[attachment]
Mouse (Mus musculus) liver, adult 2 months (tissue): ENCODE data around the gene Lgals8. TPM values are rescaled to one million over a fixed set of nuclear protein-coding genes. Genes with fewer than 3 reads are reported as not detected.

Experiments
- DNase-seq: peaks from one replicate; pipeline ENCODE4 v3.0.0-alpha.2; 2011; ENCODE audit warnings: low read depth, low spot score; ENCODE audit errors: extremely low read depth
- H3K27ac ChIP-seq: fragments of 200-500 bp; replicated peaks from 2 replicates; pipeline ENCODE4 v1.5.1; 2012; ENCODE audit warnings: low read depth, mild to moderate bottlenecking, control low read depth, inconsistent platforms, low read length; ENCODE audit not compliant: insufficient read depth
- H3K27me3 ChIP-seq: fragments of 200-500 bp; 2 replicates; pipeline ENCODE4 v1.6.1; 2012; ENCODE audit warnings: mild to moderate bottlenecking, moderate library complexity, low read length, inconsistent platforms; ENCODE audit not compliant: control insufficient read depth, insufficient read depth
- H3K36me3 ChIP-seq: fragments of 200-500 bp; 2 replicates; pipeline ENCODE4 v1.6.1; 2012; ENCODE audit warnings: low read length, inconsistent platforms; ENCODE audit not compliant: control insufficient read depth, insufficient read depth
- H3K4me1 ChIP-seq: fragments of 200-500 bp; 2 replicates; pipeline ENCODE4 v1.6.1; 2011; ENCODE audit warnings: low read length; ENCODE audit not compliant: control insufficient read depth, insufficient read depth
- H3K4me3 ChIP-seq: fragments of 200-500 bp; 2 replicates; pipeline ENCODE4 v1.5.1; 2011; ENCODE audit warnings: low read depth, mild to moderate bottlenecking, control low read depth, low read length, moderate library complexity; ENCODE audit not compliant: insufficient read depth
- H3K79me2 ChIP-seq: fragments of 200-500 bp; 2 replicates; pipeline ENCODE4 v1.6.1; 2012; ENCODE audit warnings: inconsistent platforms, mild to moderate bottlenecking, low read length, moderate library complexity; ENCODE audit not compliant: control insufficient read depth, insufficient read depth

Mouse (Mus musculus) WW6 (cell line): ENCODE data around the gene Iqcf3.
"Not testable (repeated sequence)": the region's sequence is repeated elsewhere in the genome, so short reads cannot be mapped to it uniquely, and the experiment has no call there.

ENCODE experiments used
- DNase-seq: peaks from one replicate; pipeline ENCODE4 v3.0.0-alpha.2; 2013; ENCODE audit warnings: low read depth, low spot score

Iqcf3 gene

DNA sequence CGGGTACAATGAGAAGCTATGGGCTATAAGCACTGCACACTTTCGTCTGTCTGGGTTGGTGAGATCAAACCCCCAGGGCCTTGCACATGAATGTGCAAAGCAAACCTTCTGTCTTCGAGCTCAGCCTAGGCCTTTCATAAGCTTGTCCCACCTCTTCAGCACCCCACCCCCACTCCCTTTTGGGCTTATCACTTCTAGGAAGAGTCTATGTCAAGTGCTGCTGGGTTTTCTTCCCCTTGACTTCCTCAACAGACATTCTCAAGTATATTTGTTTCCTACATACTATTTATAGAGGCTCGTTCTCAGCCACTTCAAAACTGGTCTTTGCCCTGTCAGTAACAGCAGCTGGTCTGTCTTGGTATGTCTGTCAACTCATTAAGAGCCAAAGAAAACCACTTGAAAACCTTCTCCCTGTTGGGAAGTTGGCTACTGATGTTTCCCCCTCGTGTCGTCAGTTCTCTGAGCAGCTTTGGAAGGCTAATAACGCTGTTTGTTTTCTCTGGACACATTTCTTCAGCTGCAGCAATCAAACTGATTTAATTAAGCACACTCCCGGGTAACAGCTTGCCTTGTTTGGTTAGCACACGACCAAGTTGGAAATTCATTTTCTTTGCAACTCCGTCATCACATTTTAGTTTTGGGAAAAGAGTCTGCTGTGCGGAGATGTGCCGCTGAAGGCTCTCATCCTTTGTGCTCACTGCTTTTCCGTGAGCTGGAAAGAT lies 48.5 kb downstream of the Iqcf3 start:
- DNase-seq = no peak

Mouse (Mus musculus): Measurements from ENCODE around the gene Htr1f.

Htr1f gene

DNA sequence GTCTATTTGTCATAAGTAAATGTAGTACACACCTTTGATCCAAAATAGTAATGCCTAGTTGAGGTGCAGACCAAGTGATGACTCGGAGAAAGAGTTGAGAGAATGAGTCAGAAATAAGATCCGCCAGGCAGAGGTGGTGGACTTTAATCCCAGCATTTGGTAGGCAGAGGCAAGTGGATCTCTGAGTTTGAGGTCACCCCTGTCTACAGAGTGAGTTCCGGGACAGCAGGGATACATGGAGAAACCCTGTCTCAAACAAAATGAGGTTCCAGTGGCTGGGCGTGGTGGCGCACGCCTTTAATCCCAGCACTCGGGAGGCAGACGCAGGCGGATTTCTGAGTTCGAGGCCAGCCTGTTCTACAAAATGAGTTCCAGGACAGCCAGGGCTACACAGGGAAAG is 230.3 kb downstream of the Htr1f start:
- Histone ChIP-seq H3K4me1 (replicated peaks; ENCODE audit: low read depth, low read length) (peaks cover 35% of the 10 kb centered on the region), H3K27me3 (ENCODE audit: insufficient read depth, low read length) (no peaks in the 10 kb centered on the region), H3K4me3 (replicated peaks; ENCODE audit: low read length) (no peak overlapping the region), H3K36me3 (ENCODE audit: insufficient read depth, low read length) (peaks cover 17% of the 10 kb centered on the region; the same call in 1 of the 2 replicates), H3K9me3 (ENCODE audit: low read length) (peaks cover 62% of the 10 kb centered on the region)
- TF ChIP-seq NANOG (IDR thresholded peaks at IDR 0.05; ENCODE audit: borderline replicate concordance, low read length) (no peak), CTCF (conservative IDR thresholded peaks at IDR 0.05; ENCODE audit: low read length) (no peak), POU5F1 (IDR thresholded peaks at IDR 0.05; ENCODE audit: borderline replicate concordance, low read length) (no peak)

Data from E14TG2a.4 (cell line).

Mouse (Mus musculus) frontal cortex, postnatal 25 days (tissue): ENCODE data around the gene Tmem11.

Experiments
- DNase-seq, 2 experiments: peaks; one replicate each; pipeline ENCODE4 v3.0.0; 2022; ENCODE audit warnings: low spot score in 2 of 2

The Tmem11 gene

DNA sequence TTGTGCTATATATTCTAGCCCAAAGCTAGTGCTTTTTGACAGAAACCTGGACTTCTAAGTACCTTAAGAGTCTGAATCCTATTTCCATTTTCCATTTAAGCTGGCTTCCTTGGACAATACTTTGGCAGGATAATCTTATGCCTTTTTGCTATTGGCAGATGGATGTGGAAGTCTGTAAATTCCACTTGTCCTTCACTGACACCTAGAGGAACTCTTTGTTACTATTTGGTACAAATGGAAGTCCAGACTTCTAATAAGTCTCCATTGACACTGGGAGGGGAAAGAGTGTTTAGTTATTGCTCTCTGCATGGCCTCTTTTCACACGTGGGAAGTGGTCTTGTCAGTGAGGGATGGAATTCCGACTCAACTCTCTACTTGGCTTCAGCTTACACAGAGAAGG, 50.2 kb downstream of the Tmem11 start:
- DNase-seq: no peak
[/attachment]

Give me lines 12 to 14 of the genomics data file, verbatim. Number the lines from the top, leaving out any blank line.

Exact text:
ENCODE experiments used
- DNase-seq: peaks from one replicate; pipeline ENCODE4 v3.0.0-alpha.2; 2013; ENCODE audit warnings: low read depth, low spot score

Iqcf3 gene